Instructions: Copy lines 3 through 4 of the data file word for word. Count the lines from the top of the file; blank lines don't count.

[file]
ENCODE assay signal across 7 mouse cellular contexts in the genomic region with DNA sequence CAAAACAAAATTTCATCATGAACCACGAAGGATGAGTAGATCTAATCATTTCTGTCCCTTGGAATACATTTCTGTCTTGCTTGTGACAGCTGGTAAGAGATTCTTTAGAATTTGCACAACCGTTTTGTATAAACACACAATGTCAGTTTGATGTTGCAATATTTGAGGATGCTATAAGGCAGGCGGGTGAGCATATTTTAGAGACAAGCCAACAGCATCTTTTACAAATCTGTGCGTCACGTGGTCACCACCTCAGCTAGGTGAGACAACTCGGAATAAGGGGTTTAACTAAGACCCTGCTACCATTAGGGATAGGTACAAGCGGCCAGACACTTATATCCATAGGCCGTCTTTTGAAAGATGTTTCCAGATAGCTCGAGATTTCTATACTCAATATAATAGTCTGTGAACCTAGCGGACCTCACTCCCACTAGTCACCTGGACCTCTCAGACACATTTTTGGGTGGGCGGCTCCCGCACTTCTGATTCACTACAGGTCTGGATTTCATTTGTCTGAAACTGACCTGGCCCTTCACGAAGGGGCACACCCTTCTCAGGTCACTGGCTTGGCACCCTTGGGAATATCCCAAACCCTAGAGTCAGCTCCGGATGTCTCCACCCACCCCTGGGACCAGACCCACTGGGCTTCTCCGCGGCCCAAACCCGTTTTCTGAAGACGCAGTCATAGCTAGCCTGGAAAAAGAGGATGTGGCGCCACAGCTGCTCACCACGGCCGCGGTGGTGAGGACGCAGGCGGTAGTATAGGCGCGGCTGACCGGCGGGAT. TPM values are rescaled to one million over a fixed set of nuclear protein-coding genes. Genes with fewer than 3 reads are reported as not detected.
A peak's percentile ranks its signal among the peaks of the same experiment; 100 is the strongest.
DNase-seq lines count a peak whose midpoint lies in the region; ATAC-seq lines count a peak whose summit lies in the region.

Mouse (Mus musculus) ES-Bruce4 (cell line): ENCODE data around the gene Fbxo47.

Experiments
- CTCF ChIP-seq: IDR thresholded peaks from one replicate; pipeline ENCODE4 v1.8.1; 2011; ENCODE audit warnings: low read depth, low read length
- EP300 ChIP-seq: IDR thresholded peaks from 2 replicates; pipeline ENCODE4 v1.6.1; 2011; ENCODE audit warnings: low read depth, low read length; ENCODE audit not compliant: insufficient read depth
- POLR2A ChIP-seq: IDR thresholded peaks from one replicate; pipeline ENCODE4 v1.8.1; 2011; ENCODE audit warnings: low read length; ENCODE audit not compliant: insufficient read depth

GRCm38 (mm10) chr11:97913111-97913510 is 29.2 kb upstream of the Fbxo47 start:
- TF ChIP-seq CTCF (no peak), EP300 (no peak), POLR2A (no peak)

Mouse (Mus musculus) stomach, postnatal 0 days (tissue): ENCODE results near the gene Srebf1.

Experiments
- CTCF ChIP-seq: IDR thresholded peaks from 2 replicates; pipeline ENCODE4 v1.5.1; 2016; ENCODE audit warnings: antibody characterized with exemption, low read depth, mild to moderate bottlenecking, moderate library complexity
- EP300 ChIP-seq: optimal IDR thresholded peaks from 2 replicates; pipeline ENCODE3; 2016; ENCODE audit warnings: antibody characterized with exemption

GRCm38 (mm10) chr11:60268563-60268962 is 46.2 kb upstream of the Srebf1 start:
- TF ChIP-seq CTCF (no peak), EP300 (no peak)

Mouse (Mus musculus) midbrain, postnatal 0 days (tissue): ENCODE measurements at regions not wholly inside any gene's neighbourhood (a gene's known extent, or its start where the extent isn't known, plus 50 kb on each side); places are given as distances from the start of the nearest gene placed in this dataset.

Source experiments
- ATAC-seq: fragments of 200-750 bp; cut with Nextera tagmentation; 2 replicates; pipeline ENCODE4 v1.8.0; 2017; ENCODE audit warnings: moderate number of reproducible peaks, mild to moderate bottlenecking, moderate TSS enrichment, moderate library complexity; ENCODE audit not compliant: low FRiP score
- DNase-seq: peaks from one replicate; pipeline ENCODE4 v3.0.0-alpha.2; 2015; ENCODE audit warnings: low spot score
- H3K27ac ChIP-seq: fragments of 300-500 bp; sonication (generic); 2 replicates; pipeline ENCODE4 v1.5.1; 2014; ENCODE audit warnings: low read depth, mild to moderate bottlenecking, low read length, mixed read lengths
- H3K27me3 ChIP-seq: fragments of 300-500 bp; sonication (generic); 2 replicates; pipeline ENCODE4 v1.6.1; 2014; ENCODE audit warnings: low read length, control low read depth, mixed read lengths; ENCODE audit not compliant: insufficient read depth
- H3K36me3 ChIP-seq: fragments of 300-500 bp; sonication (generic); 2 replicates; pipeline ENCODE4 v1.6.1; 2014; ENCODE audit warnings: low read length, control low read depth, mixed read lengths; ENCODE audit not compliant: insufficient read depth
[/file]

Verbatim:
DNase-seq lines count a peak whose midpoint lies in the region; ATAC-seq lines count a peak whose summit lies in the region.

Mouse (Mus musculus) ES-Bruce4 (cell line): ENCODE data around the gene Fbxo47.